I call this dish by a couple of names. It was given to me as a pear sauce. I think it makes people think of apple sauce and that is misleading. This flavorful sauce is more like a glaze or chutney. A mix of savory and sweet flavors it is great served on the side with various dishes and can be used as a glaze. The picture does not do it justice.

I have served it with turkey and chicken. It goes well with pork and duck, too. I always make a double batch and freeze some for later use. The recipe follows, along with a recipe using the chutney with pork. I think you will be surprised at just how tasty this stuff is. It makes a nice appetizer with cheese and crackers, too.

Spiced Pear Chutney

½ c. sugar
½ c. balsamic vinegar
1 lb. Pears, cored, peeled and diced
1/4 c. minced onion
1 t. minced garlic
1 t. hot sauce – or more to taste
½ t. allspice
½ t. cinnamon
½ t. ginger
Pinch of cloves
Salt and pepper to taste

Combine all ingredients in a saucepan and cook over medium heat until thickened, about 20 minutes. Stir often to avoid burning. Serve with pork or lamb roasts. Also great with turkey or duck. It is also nice with cheesesand crackers and an appetizer. Makes about 2 cups.

Pork with Spiced Pear Chutney

1 lb. Pork loin. Sliced or 4 pork chops
oil
1 large onion, sliced
salt and pepper to taste
1 recipe spiced pear chutney, See above

In skillet, cook pork in oil, turning to brown evenly until juices run clear when meat is pierced. Remove meat and add onions, sautéing until onions are browned. Return pork to pan, adjust seasonings and add 1 cup of the pear chutney. Cook 10 minutes, or until heated through and bubbly. Serves 4.

Aunt Josie’s Clam Chowder

Aunt Josie’s Clam Chowder

It is clambake season around here and it seemed like a great time to share this recipe. Aunt Josie’s clam chowder is a favorite of mine. I have loved it from the first time I had it. It is pretty easy to make and full of flavor. We have it at every family clambake.

You have the option of adding some stock or water at one point. I sometimes have seafood stock in the freezer, but a bottle of clam juice would work great, too.

So here is the recipe. I hope you enjoy it as much as I do.

Aunt Josie’s Clam Chowder

2 T. butter

1 onion, chopped

1 rib celery, chopped

2-3 small potatoes, cubed

1 c. water or stock

2 (10 oz.) cans clams, undrained*

1 T. butter

2 T. flour

2 c. milk – I use half and half

salt and pepper to taste 

Sauté onions and celery in butter until tender, but not browned. Add potatoes and water or stock and cook, covered until potatoes are tender. Stir in clams and set aside. In another saucepan, combine butter and flour over low heat and stir in milk, stirring to make a white sauce. Cook mixture until it thickens and starts to bubble.  Add it to the clam mixture and adjust seasonings. Bring to a gentle simmer. I added some parsley right before serving. Serves 4.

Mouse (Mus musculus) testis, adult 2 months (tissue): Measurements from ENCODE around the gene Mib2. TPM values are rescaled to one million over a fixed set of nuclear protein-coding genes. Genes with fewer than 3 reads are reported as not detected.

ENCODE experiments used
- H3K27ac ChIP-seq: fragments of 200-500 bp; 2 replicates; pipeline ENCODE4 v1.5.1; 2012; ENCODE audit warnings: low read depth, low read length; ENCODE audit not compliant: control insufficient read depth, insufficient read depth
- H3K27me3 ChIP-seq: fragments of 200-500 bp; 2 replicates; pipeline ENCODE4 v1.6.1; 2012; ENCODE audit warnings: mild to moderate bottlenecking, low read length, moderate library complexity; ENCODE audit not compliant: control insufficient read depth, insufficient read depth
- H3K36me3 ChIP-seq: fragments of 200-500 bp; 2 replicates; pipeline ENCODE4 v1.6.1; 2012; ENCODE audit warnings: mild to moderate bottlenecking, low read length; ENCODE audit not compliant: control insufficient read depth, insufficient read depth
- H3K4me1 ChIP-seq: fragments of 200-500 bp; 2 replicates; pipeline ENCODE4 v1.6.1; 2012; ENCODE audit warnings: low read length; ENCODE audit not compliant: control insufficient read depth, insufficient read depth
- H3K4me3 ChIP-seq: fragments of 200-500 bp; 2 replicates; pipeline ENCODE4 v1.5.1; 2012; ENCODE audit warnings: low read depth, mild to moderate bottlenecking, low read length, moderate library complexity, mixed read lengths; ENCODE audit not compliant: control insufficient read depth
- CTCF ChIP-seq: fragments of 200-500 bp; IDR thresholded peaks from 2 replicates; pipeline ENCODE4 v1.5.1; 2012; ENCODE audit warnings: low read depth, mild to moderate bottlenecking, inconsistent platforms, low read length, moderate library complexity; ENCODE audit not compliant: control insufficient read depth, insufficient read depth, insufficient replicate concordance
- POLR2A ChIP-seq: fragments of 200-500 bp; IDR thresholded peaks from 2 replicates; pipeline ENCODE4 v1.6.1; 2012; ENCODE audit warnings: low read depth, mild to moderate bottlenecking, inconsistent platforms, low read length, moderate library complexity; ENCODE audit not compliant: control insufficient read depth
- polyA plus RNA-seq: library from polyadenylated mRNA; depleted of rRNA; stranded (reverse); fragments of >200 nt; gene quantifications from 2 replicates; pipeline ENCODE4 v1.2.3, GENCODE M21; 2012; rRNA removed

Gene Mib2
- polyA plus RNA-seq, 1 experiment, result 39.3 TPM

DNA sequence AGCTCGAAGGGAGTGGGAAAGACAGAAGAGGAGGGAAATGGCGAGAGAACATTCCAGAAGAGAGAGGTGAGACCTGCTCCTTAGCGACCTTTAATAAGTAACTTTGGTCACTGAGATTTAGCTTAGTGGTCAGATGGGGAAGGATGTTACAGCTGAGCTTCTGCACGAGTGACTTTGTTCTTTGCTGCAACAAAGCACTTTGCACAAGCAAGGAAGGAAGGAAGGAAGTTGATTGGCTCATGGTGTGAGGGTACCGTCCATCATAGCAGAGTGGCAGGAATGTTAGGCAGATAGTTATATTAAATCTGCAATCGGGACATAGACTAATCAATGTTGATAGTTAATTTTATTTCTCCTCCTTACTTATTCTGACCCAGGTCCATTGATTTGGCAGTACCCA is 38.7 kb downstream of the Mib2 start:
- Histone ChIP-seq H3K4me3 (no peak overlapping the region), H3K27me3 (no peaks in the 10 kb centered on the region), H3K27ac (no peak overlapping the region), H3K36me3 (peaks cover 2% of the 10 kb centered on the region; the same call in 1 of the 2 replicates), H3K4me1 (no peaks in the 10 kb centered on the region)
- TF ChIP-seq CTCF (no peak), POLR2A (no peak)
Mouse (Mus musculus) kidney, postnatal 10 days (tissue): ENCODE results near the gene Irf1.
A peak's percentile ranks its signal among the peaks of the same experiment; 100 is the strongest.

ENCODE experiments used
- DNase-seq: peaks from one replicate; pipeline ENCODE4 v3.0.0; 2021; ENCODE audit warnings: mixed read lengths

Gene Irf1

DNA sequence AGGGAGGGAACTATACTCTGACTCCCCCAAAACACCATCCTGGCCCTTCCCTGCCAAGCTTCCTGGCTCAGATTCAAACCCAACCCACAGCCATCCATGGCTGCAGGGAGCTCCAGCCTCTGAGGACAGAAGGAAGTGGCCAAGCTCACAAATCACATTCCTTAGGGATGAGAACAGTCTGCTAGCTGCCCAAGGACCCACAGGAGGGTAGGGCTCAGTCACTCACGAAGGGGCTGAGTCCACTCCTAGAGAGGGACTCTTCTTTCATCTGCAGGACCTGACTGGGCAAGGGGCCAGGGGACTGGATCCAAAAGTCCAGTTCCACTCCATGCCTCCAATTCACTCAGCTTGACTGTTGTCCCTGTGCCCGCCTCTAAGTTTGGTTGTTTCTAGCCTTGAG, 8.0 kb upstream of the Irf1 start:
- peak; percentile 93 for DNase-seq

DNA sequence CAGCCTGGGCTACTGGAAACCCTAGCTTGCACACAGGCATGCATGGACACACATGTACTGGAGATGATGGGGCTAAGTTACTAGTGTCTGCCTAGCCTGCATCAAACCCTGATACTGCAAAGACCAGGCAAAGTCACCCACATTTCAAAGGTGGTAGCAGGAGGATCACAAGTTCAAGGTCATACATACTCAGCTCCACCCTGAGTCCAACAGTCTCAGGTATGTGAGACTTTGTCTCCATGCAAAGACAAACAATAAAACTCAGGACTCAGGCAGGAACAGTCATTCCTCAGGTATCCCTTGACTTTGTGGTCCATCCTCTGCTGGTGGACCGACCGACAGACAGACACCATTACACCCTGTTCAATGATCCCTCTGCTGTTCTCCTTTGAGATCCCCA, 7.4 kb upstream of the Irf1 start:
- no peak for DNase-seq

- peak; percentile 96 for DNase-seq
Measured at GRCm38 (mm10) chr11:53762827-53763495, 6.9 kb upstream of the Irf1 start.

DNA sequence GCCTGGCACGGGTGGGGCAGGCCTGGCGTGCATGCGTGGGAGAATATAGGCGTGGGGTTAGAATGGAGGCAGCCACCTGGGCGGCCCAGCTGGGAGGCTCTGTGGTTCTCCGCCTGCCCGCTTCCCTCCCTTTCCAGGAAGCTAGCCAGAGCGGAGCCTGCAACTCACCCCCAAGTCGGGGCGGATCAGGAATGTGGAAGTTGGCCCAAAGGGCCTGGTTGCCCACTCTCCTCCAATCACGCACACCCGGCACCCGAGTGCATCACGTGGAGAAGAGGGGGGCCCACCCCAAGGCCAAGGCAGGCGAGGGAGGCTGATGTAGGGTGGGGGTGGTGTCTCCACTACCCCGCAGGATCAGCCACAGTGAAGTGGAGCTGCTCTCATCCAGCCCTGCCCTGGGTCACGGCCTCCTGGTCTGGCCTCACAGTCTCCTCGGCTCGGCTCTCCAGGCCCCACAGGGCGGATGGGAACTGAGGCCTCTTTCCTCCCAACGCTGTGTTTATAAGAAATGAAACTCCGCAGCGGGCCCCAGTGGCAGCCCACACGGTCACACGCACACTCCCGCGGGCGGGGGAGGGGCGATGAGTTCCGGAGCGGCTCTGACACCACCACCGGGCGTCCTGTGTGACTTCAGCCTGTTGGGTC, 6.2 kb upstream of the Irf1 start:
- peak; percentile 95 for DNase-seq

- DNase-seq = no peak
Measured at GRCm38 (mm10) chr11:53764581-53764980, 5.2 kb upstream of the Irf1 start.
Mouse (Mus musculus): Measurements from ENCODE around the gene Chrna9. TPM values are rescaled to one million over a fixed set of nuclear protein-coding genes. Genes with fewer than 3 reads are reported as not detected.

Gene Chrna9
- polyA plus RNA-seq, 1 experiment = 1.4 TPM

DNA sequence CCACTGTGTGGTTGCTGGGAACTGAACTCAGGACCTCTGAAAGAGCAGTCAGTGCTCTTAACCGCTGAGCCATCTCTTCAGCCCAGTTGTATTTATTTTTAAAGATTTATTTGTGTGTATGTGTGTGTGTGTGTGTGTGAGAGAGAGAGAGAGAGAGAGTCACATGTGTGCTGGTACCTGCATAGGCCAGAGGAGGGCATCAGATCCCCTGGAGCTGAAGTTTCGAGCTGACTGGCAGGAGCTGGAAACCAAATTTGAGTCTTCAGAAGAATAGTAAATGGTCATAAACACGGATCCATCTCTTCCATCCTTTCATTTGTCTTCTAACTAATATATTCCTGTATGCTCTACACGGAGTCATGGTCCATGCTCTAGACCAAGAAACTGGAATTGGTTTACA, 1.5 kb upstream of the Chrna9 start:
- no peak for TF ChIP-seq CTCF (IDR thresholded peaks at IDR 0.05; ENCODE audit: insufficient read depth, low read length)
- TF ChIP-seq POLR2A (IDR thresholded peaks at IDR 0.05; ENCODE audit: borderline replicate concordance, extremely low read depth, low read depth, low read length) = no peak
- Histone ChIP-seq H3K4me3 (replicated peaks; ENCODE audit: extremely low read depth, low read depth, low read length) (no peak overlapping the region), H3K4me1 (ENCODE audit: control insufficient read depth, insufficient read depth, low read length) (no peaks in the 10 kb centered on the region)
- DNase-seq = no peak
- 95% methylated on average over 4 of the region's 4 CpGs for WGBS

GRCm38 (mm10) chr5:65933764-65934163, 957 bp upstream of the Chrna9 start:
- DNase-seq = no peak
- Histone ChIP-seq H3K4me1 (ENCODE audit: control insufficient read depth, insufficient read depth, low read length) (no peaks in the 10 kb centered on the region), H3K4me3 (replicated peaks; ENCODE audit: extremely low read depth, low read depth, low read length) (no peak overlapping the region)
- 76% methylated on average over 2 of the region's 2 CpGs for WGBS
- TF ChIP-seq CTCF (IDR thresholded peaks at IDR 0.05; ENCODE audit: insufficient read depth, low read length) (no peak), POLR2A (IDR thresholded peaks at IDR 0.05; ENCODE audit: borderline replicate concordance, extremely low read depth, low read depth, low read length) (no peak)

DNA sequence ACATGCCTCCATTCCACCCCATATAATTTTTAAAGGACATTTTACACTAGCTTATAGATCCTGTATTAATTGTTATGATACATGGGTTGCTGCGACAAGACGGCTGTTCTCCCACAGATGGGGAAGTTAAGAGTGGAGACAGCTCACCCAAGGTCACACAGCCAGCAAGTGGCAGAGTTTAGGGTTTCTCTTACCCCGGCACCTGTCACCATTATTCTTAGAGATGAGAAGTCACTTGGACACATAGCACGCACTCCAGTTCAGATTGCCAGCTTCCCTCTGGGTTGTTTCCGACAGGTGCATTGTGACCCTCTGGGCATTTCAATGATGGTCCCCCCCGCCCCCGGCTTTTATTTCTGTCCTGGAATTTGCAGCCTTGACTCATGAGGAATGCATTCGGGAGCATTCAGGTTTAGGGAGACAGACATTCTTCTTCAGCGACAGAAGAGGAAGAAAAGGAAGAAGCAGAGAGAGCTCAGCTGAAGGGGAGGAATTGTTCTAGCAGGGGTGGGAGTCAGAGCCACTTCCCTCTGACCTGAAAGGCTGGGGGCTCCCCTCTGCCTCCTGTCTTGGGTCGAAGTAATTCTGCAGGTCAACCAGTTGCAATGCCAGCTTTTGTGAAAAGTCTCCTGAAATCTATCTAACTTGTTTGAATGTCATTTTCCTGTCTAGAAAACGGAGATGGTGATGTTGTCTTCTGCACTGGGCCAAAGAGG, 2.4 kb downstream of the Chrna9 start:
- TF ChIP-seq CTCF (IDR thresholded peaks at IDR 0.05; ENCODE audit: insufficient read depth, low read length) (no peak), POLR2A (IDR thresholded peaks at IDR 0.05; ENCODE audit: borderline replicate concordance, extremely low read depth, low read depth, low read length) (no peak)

* You can also add clam meat and a little extra stock. I often buy frozen clam meat.

This post is dedicated, with love, to Aunt Josie.

Pear Cobbler

Pear Cobbler

Cobbler is one of my favorite desserts for this time of year. I really enjoy making this pear cobbler for family and friends.  Like apples, pears always remind me of Fall.

While cobblers can be made with any number of different fruits,  I love using pears. It is one of the simplest desserts you can make from scratch, and one of my favorites, for sure.

In the time it takes to preheat the oven, you can have it ready to bake. This recipe calls for baking mix, like Bisquick or Jiffy Mix. I make my own- recipes follows- but use what you like. The cobbler is fine served plain, or with a dollop of whipped cream or ice cream. It can also be served cold, but I like to serve it warm.

If you prefer, you can also make the cobbler with a combination of pears and apples.

  Pear Cobbler

4 c. peeled and sliced pears

½ c. sugar

1 T. plus 2/3 c. baking mix (Like Bisquick or Jiffy Mix or even homemade)- recipe follows

1-2 t. cinnamon

2 T. packed brown sugar

¼ c. butter

2 T. milk

In 1-quart shallow casserole, combine fruit, sugar, 1 tablespoon of the biscuit mix and cinnamon. In medium bowl combine remaining biscuit mix with sugar. Cut in butter to resemble coarse crumbs. Stir in milk to make a soft dough. Drop by spoonfuls over fruit mixture. Bake in a preheated 400-degree oven for 30 minutes, or until toothpick inserted into dough comes out clean. Let stand 5 minutes. Serves 4-6.

Baking/ Biscuit Mix

8 cups sifted, all-purpose flour
1 c. powdered milk
1 c. powdered buttermilk
¼ c. baking powder
1 T. salt
2 c. shortening*
Sift dry ingredients together 3 times. Cut in shortening to resemble cornmeal. Keep in an airtight container. Store in a cool dry place and use within six months.